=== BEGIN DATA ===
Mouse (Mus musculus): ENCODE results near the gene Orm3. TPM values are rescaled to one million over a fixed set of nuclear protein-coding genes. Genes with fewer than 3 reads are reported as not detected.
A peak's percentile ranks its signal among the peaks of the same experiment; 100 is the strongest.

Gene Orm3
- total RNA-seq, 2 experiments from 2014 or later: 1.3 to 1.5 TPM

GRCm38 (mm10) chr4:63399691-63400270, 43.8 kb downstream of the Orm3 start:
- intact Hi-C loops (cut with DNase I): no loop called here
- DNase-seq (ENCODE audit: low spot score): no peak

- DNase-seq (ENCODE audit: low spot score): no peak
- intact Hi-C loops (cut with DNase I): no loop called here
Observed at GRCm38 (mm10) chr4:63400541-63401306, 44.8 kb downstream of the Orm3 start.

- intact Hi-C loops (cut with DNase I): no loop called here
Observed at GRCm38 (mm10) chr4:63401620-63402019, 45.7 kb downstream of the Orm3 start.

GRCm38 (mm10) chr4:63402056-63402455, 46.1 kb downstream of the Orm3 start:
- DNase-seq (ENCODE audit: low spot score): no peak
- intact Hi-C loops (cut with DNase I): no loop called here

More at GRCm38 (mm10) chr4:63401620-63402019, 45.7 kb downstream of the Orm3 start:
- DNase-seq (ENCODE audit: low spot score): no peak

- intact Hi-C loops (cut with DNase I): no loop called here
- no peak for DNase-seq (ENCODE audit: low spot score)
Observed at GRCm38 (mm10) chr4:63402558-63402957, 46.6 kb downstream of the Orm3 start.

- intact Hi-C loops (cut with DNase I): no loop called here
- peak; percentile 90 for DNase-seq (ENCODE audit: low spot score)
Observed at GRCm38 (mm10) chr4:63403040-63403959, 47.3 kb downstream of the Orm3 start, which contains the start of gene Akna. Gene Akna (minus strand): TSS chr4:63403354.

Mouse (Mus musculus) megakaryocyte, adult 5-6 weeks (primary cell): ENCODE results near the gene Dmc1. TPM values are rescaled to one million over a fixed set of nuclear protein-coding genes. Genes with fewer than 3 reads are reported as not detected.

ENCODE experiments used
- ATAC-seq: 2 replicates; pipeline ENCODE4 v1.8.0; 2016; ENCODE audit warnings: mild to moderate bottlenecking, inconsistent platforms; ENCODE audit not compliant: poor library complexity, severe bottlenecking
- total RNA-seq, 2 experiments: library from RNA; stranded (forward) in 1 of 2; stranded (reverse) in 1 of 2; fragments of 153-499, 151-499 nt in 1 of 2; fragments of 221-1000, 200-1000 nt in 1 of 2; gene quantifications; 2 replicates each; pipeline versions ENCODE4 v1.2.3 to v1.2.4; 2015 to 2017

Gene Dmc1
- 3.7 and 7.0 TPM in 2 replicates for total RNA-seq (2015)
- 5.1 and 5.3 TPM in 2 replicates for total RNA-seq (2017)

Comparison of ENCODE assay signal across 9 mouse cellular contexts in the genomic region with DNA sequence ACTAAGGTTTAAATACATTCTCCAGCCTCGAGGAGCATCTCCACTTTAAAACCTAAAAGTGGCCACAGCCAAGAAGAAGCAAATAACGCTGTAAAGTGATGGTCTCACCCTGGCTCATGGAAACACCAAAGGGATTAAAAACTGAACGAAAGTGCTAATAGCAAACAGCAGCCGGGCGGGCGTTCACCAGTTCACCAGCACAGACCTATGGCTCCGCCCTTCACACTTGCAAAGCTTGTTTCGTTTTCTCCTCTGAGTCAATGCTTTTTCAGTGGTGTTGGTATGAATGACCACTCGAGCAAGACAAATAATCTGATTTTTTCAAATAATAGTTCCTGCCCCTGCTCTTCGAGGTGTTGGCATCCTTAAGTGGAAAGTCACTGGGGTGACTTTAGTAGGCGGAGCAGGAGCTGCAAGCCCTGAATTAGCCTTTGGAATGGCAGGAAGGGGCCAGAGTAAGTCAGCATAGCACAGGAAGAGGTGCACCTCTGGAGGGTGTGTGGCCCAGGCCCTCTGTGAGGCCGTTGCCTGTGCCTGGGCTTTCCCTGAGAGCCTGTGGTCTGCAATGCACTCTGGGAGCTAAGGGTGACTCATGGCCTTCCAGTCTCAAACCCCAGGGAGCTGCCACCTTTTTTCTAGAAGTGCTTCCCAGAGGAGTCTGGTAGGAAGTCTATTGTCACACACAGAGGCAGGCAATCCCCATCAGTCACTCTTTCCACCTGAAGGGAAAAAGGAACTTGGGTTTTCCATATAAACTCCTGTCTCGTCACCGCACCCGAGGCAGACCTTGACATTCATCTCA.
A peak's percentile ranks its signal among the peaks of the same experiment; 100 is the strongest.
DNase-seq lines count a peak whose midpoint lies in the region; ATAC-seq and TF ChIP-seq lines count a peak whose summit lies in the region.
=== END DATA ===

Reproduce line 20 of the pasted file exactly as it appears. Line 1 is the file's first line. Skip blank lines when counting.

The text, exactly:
Observed at GRCm38 (mm10) chr4:63402558-63402957, 46.6 kb downstream of the Orm3 start.